Sunday, April 03, 2005

More Geo-greening: How National Security and Global Economic Competition Make the Case for Oil Independence

I realize that in my previous post, "Greening the Elephants?", I understated the national security dimension of US energy policy as well as economic competitivenss concerns of high oil prices, resulting with the pessimistic conclusion that Texas and Business would outweigh the Christian stewardship ethic, and tip the balance in favor of policies detrimental to the environment. I must acknowledge that my analysis and conclusion might have been oversimplistic, given the more nuanced observations of qman (see comments to "Greening the Elephants?"), but also if fuller consideration was given to the increasing momentum that the national security / oil-independence argument is gaining in the case for a sustainable energy policy.

National Security
A few days ago, The Washington Post ran an article ("An Unlikely Meeting of the Minds," Mar. 31) detailing the increase interest that conservative groups, like the Center for Security Policy, have in decoupling America's dependence on foreign oil. The US imports 60% of the oil it consumes, and most of that foreign oil lies in countries perceived to be sponsors or allies or radical anti-American Islamists. Set America Free, a coalition of prominent individuals and NGOs, recommends the use of various strategies such as manufactuer and consumer tax credits, federal research funding, and technology R&D to promote alternative energy sources in vehicles so as to ease the national security and economic vulnerability concerns of oil dependence. These concerns and strategies form the crux of the geo-greening movement, as referenced in my previous post, that Thomas Friedman calls for. But see Alan Reynold's critque ("Blowing smoke on gas savings?", The Washington Times, Apr. 2) of Set America Free's proposals as grounded on poor science.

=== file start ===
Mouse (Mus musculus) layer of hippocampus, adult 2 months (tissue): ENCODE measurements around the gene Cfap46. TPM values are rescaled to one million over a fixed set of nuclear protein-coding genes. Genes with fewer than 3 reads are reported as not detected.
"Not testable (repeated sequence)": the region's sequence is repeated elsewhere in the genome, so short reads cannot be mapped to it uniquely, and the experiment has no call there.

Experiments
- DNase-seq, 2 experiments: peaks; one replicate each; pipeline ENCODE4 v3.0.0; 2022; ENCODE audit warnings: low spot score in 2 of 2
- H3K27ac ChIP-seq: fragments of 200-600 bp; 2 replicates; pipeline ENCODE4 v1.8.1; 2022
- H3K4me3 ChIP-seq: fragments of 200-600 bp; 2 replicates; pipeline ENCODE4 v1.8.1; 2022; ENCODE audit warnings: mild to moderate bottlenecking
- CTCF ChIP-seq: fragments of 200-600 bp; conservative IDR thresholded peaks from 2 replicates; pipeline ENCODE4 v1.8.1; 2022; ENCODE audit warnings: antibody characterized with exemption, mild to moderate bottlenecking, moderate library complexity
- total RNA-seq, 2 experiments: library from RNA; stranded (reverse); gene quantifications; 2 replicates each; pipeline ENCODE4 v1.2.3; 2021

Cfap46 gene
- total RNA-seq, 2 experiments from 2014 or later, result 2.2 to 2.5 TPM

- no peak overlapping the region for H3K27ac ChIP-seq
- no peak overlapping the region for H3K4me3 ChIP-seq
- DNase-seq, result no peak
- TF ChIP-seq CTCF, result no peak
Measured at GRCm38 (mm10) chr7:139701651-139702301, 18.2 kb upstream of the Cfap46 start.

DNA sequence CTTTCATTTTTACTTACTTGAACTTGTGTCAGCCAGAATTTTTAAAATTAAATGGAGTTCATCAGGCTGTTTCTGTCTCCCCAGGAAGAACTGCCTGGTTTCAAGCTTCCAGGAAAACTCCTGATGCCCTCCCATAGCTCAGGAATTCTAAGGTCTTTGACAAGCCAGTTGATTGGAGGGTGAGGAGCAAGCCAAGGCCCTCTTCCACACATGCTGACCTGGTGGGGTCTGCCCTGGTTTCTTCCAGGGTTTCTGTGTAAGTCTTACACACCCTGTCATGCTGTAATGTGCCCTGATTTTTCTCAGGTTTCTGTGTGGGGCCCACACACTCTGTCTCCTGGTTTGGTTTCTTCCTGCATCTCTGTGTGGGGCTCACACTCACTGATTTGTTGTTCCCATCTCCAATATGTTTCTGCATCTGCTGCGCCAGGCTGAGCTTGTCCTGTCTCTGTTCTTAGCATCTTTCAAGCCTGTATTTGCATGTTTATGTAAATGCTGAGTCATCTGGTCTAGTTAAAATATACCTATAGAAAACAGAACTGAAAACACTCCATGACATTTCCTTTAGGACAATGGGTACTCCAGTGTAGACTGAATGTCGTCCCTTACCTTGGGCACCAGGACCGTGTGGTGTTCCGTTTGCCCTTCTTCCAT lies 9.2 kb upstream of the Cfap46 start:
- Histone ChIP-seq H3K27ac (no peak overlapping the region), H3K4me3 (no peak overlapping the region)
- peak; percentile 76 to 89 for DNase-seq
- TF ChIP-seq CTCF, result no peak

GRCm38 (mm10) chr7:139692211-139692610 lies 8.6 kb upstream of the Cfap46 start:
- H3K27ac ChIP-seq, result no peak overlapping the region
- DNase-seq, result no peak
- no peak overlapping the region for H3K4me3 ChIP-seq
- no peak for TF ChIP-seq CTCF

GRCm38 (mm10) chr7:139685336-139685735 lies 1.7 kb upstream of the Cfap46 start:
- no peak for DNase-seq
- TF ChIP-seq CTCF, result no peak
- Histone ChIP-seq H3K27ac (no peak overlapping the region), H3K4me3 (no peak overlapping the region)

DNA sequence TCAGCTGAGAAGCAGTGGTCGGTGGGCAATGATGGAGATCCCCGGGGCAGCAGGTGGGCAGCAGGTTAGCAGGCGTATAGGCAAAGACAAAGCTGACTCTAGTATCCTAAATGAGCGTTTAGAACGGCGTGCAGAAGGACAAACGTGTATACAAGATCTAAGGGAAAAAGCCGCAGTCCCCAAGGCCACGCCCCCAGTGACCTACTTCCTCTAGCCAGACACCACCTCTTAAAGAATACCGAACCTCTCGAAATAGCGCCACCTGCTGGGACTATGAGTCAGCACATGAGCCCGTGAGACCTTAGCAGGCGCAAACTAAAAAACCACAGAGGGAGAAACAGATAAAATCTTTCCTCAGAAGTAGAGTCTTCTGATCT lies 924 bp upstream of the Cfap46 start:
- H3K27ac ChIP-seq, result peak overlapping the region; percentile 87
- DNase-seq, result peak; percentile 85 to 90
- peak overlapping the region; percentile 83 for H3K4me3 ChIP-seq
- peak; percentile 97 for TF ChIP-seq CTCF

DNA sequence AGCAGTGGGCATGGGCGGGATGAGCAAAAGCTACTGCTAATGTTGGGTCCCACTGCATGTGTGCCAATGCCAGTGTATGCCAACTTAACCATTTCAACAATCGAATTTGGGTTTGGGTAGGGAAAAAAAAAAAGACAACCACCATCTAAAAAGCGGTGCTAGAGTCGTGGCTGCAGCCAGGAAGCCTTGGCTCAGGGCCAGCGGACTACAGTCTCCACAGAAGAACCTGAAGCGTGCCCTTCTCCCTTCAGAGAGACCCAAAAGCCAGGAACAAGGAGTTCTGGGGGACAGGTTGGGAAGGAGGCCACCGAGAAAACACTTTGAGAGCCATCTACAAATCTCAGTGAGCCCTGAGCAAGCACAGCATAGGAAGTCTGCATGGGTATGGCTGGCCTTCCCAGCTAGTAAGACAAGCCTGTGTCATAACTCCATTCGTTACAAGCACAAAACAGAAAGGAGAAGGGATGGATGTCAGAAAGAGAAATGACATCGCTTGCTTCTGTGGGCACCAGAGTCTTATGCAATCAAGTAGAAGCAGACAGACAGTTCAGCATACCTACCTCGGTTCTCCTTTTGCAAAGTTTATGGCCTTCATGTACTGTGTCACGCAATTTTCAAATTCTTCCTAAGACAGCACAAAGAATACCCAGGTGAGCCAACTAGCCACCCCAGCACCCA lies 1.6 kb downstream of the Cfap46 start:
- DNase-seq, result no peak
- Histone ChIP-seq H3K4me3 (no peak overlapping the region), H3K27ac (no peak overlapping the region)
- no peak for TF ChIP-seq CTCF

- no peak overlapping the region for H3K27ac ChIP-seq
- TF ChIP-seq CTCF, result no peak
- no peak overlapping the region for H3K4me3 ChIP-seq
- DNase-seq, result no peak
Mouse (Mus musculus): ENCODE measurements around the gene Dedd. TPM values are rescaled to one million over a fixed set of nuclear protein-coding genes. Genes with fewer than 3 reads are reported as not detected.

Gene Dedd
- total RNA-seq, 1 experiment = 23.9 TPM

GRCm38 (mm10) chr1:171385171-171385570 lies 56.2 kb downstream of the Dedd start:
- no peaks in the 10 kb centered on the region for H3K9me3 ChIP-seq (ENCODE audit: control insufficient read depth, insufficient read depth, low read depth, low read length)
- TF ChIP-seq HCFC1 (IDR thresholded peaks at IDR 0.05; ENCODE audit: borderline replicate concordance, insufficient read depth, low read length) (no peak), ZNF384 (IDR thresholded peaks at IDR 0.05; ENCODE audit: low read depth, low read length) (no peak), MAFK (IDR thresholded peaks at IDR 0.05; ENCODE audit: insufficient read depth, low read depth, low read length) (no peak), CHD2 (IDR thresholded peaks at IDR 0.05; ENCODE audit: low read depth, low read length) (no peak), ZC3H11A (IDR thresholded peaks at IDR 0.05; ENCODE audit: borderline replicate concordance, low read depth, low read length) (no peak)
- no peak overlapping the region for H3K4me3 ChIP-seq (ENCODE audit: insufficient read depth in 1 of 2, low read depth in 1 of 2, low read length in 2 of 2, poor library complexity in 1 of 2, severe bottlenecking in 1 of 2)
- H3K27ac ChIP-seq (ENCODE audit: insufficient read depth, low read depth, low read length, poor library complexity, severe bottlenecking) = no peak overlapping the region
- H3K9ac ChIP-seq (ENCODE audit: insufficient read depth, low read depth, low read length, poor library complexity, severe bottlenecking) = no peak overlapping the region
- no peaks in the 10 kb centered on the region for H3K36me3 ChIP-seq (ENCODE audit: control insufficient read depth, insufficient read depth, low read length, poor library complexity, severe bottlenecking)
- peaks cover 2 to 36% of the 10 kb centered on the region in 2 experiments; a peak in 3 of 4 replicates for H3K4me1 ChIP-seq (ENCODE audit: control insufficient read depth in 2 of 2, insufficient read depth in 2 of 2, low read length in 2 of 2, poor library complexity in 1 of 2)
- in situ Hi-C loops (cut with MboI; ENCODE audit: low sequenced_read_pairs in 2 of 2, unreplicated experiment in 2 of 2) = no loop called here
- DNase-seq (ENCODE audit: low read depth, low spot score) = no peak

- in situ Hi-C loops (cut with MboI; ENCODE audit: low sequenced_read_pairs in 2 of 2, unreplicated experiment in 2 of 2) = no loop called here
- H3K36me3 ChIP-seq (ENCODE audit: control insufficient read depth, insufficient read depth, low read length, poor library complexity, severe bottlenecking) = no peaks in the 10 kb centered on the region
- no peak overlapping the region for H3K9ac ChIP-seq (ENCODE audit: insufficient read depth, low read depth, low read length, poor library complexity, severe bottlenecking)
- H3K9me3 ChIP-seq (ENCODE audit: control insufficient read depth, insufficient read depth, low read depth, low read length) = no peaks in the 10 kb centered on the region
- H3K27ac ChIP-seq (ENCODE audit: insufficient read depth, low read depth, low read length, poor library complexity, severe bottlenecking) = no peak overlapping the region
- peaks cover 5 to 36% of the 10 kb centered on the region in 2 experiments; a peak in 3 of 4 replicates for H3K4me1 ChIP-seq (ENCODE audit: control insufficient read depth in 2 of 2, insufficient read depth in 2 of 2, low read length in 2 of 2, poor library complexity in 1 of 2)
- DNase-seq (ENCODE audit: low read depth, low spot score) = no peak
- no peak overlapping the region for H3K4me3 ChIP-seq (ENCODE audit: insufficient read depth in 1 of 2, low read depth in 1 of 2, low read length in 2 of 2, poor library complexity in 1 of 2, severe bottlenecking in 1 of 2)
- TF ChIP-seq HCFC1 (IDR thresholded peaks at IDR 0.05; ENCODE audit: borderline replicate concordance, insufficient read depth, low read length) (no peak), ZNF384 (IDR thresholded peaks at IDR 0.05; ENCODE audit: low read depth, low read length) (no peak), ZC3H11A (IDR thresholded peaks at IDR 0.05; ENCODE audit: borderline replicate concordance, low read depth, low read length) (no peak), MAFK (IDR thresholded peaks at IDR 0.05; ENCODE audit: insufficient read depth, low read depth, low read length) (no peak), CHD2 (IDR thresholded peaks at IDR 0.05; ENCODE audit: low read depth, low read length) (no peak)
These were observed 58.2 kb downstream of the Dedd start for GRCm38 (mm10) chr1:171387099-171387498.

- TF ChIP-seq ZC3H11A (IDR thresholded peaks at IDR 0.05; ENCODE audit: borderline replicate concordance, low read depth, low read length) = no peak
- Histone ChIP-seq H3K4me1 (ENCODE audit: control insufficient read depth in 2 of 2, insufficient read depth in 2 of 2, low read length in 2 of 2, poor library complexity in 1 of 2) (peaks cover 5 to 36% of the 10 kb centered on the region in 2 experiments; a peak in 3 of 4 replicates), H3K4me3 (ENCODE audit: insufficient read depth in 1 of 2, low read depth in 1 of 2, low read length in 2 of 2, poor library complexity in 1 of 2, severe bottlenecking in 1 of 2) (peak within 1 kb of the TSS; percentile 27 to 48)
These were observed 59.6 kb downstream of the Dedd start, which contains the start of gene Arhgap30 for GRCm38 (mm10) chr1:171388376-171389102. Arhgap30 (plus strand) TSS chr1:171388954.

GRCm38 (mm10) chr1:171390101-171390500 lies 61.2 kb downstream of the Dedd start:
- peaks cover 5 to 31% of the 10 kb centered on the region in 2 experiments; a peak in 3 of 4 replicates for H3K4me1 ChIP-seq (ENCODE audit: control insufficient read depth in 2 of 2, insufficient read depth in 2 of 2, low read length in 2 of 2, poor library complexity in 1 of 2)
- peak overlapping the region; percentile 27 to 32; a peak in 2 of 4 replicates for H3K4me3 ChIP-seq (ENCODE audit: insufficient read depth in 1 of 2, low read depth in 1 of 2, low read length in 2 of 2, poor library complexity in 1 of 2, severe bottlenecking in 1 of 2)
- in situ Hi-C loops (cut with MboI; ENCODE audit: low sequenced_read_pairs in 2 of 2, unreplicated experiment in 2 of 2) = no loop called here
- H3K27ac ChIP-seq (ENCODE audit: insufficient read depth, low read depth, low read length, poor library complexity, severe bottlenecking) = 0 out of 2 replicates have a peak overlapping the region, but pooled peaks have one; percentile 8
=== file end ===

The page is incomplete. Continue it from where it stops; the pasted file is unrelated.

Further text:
Economic Competitiveness
Another noteworthy part of the article discusses the changing attitudes of the United Auto Workers. The UAW has previously perceived the calls for increased vehicle fuel efficiency as a threat to the SUV and truck market, and hence a threat to US jobs. Now, in the era of increased oil prices and declining SUV and truck sales, an increased popularity of foreign-made hybrids and advanced diesel technology poses new threats to jobs. UAW has come round 180 degrees to promote a federal program to encourage US manufacturers to develop their own alternative-fuel technology so as to retain jobs in the US.

There are plenty of other good reasons, particularly environmental ones, that make the case for US oil independence. But national security and economic competitiveness are two reasons that the Right Nation is likely to stand behind, and enough reason to temper my own pessimism , at least in regards to energy and environment issues, that nothing positive will be achieved with a conservative stronghold of US governement.

Another bipartisan effort that highlights the willingness of conservatives to advance the oil independence cause is the letter to President Bush, organized by the Energy Future Coalition and authored by 26 former national-security officials, including a number of defense hawks, urging the government to commit to $1 billion--"a level proportionate to other priorities for our nation's defense"-- over the next five years to reduce oil consumption and developing alternative fuel technologies.

My thanks goes to Dr. Claude Gravatt for bringing the Washington Post article to my attention.